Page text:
These are souls for whom Christ died, and for our conduct toward them we must answer before that Almighty Being who is no respecter of persons…I have been under a concern for some time on account of the great number of slaves which are imported into this colony.  I am aware that it is a tender point to speak to, but apprehend I am not clear in the sight of heaven without speaking to it.

Eventually, the 1780 Slavery Abolition act become official, and it comes from the tiny little Quaker colony called Pennsylvania, that was shaped by a business man who was moved by the voice of God.

Just because someone says that they hear from God doesn’t mean that they do. They may even hear something, but that doesn’t mean it’s from God. A real test of whether something is from the God of Jesus is whether or not it costs you something, if it challenges the status quo that leads to greater justice to self-sacrifice and toward reconciliation with other people.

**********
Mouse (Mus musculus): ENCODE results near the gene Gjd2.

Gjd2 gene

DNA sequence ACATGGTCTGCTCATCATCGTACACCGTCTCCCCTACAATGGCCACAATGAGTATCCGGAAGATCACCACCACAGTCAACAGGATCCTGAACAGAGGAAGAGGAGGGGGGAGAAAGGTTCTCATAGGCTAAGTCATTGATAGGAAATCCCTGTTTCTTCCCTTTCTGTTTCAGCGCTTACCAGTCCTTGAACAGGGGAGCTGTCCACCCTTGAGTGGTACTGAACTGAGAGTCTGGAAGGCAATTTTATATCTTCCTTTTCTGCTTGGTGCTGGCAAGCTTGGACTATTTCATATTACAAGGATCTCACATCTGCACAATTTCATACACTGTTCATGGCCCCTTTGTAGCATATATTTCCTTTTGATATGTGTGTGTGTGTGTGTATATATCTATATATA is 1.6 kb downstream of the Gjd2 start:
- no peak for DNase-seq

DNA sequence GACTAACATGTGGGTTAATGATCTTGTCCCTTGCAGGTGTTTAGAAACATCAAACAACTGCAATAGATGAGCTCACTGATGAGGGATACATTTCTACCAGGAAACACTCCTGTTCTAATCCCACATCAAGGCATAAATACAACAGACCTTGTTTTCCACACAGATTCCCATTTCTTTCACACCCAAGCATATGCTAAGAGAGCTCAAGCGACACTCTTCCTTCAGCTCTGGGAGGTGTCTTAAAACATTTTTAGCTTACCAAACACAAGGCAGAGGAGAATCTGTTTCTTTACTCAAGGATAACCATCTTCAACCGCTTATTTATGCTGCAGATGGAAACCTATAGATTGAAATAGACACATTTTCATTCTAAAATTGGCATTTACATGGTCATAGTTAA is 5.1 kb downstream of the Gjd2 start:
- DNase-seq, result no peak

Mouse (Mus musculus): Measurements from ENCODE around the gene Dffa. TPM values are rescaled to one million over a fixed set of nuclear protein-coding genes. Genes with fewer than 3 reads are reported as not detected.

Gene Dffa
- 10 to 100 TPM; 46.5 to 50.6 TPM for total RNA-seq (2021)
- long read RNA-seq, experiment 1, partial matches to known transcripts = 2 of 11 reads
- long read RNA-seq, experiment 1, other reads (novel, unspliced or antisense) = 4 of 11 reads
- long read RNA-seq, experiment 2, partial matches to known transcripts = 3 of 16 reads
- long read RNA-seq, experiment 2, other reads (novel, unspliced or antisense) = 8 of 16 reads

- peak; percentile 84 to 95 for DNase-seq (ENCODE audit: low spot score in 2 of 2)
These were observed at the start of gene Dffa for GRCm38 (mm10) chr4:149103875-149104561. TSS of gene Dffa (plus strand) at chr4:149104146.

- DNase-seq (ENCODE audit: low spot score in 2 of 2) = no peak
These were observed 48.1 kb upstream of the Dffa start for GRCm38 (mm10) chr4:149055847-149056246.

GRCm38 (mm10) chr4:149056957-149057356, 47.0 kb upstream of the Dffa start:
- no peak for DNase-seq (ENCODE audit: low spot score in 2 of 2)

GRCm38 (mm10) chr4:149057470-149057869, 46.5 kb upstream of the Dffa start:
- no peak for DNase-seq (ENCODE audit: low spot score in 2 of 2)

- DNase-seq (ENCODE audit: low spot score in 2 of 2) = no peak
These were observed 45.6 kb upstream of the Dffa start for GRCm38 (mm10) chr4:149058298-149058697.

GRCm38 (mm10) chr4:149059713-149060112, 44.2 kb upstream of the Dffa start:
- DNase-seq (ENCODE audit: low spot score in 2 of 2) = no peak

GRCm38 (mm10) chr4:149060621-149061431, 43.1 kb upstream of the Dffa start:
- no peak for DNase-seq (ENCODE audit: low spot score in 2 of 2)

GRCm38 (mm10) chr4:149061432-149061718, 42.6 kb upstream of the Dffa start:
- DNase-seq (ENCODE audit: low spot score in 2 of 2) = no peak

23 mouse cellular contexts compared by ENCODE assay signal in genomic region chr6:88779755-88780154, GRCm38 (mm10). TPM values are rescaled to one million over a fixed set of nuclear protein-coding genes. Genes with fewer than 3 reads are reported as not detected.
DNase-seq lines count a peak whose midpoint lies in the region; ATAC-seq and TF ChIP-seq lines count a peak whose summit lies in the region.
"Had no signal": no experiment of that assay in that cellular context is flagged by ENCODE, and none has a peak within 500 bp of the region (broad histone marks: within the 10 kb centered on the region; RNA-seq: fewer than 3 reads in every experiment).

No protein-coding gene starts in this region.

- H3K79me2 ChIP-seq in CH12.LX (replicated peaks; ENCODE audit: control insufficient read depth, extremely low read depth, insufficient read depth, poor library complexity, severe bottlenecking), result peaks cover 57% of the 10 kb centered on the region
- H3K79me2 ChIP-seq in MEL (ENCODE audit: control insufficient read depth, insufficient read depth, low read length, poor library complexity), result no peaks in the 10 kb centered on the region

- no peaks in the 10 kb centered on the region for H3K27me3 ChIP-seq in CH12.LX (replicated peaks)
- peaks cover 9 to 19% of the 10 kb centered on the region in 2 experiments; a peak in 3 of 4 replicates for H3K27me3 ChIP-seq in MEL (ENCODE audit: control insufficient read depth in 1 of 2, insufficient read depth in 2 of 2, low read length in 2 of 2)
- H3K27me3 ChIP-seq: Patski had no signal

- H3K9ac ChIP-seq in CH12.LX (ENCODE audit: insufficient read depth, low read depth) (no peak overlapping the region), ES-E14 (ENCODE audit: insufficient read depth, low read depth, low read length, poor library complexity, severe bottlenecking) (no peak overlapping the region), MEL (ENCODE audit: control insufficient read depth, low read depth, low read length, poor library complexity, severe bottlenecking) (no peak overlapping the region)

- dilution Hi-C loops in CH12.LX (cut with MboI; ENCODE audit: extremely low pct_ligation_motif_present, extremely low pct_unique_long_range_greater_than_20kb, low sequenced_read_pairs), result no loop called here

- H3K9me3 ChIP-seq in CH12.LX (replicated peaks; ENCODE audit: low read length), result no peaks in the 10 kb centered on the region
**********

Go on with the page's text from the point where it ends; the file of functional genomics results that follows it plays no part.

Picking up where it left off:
God still speaks and moves.

So thank God for those movers who are Quakers.

“What killed your husband?-Don Draper

“He was thirsty. He died of thirst” -a woman Don had met on an airplane

“You are the one the greatest of good, you made us to love and to long. You’re the fulfillment of all our truest desires, the righting of all wrongs.” -Julian of Norwich

Mad Men and Bad Men If you’ve watched more than a few minutes of the AMC show Mad Men you’ve noticed that everyone drinks copious amounts of alcohol. But no one drinks more than the lead character Don Draper. Actual studies have been done on how much Don drinks on camera, but the show Mad Men isn’t glorifying this because the consequences have been devastating to his life.

Over the course of the past 6 season, Don has vomited at a funeral, gone through two divorces, punched a minister (my personal favorite), been thrown in jail, and has developed a nasty habit of shaking when he’s not able to have a drink. The majority of time Don drinks alone, and without saying a judgmental word about it, Mad Men is letting us know that Don Draper is drinking, not out of enjoyment, but because he’s very, very thirsty.